This is my annual roundup of labor data on union membership, elections and strikes. How is the U.S. labor movement doing?
At the beginning of each year a bunch of annual U.S. union data is released, and this is a good time to see what it tells us about how the labor movement is doing. We’ll examine data on union membership, NLRB elections and strike data, and then discuss what it all means. My summary from last year can be found here.
In January, the U.S. Bureau of Labor Statistics (BLS) released its annual Union Members summary. The labor movement membership rate went down, a depressing annual reminder that we’re not doing well enough. As the BLS states,
The union membership rate — the percent of wage and salary workers who were members of unions — was 10.1 percent in 2022, down from 10.3 percent in 2021, the U.S. Bureau of Labor Statistics reported today. The number of wage and salary workers belonging to unions, at 14.3 million in 2022, increased by 273,000, or 1.9 percent, from 2021. However, the total number of wage and salary workers grew by 5.3 million (mostly among nonunion workers), or 3.9 percent. This disproportionately large increase in the number of total wage and salary employment compared with the increase in the number of union members led to a decrease in the union membership rate. The 2022 unionization rate (10.1 percent) is the lowest on record.
Union membership is up slightly to 14.3 million workers, but the overall workforce grew much more, so the union membership rate dropped to 10.1%. It’s very likely that it will go below 10% in the next year. The rate for the private sector is even lower, falling to 6.0%. The public sector rate also fell a bit, but remains much higher at 33.1%. The numbers for all represented workers, which also include workers who choose to not be union members, but are covered by the union contract, are slightly higher for all these.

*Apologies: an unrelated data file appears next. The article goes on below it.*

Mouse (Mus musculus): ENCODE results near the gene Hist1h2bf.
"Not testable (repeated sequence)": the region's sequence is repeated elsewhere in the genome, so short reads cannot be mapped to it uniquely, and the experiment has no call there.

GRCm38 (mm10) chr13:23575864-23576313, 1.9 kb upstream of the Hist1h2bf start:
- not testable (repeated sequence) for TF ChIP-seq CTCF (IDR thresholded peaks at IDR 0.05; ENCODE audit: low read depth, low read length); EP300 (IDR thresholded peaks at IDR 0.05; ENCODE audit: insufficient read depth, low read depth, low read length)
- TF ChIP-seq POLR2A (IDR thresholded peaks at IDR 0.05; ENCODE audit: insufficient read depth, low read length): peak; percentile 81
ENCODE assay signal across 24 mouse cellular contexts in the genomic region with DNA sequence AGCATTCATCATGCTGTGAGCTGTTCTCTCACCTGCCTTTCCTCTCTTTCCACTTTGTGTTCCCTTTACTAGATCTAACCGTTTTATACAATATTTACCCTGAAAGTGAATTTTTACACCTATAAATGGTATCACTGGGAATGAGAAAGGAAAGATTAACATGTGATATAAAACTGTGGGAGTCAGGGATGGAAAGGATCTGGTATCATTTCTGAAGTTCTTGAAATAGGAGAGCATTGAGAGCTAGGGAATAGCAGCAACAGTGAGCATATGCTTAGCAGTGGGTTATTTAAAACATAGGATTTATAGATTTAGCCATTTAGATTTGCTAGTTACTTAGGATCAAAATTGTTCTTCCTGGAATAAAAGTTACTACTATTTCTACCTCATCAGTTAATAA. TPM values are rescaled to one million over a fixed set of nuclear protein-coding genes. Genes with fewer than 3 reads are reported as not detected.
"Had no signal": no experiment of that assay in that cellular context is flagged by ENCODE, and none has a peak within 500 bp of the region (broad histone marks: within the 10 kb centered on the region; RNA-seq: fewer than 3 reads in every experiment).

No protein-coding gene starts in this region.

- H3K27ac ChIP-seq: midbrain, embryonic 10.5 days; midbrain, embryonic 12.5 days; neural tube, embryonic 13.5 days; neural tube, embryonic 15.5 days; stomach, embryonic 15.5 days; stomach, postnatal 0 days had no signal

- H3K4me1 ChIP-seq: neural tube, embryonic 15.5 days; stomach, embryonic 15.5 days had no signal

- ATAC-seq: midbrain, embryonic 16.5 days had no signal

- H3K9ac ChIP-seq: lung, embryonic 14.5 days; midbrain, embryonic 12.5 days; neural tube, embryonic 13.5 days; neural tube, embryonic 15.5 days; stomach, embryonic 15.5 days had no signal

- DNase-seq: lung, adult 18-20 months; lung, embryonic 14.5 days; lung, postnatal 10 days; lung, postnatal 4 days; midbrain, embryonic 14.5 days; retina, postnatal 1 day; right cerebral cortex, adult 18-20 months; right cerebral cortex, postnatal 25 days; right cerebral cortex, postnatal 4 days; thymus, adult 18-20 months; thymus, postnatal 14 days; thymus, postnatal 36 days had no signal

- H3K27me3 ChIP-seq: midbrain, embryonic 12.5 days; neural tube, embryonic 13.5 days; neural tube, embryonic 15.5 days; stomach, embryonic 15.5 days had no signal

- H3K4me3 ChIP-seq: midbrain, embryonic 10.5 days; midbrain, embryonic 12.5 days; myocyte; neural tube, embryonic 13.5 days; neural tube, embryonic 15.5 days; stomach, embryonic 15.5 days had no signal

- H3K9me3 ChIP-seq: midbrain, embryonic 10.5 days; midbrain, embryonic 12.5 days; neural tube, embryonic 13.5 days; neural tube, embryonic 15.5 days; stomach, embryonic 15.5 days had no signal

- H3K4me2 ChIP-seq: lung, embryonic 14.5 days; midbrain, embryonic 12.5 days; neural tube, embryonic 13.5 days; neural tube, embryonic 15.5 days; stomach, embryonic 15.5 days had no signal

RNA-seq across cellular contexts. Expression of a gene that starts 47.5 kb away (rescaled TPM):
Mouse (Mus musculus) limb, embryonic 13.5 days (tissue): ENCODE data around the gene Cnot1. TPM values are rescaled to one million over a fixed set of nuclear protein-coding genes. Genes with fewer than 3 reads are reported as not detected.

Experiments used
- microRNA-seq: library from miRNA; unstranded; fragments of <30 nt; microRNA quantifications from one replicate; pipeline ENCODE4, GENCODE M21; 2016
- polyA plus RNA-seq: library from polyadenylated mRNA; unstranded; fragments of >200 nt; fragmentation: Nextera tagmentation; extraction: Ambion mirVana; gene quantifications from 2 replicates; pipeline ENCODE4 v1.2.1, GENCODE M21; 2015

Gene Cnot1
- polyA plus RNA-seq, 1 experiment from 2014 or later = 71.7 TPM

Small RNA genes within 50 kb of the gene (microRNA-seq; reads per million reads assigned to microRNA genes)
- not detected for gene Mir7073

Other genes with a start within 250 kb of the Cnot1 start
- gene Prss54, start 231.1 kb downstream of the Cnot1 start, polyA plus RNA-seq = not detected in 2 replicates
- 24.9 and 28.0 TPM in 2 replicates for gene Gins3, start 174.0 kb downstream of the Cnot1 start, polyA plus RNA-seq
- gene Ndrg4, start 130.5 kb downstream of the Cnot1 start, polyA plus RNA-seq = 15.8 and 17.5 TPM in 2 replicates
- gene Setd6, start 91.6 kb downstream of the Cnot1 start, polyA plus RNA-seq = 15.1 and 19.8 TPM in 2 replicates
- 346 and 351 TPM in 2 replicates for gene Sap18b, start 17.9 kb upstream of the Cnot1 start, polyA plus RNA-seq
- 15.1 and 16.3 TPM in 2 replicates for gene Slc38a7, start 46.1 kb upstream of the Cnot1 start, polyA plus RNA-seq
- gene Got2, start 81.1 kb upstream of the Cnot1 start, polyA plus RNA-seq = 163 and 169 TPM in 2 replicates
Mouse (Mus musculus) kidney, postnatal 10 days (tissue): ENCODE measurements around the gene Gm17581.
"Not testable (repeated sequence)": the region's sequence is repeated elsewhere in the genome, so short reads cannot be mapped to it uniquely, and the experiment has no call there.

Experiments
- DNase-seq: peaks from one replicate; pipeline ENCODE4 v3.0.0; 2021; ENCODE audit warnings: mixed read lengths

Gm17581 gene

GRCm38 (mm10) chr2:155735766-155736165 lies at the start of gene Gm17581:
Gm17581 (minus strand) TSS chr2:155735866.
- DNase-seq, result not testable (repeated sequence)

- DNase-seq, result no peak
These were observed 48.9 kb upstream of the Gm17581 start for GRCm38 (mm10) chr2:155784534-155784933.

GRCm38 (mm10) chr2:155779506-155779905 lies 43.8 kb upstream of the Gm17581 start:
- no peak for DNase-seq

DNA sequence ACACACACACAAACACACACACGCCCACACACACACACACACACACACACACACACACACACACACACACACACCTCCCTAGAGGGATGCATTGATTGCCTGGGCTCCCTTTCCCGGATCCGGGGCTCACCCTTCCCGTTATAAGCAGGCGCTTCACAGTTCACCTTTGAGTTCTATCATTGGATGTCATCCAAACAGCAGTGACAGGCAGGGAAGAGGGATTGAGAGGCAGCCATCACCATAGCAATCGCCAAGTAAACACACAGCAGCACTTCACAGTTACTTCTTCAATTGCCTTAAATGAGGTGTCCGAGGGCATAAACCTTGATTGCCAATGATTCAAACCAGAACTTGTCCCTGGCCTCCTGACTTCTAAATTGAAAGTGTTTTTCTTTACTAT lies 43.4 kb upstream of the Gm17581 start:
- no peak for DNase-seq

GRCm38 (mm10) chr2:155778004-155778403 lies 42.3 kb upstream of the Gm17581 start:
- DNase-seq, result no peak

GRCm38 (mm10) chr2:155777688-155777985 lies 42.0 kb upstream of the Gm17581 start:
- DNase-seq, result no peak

Particularly alarming is that union membership has such a limited geographic distribution. Almost half of all union members are in just six states (CA, NY, IL, PA, OH, NJ), and 11 states have union membership rates less than 5% (AR, FL, GA, ID, LA, NC, SC, SD, TX, UT, VA). The labor movement is not spread out enough and has too small a presence in too many states. One consequence is that elected officials in many states face no consequences when voting against worker and union interests.
Overall, these are really disappointing numbers, especially because the last year saw an exciting upsurge in organizing and strike activity, which we’ll discuss more. Here is the union density trend for the last century, and we see this latest decrease just continues a long term tendency.
The U.S. National Labor Relations Board (NLRB) released its annual summary of union elections for fiscal year 2022, which covers the year from October 2021 through September 2022. And there is some great news to report. The number of union RC elections (the main type of election) increased 49% from last year and the percentage of union wins increased to a very good 72%.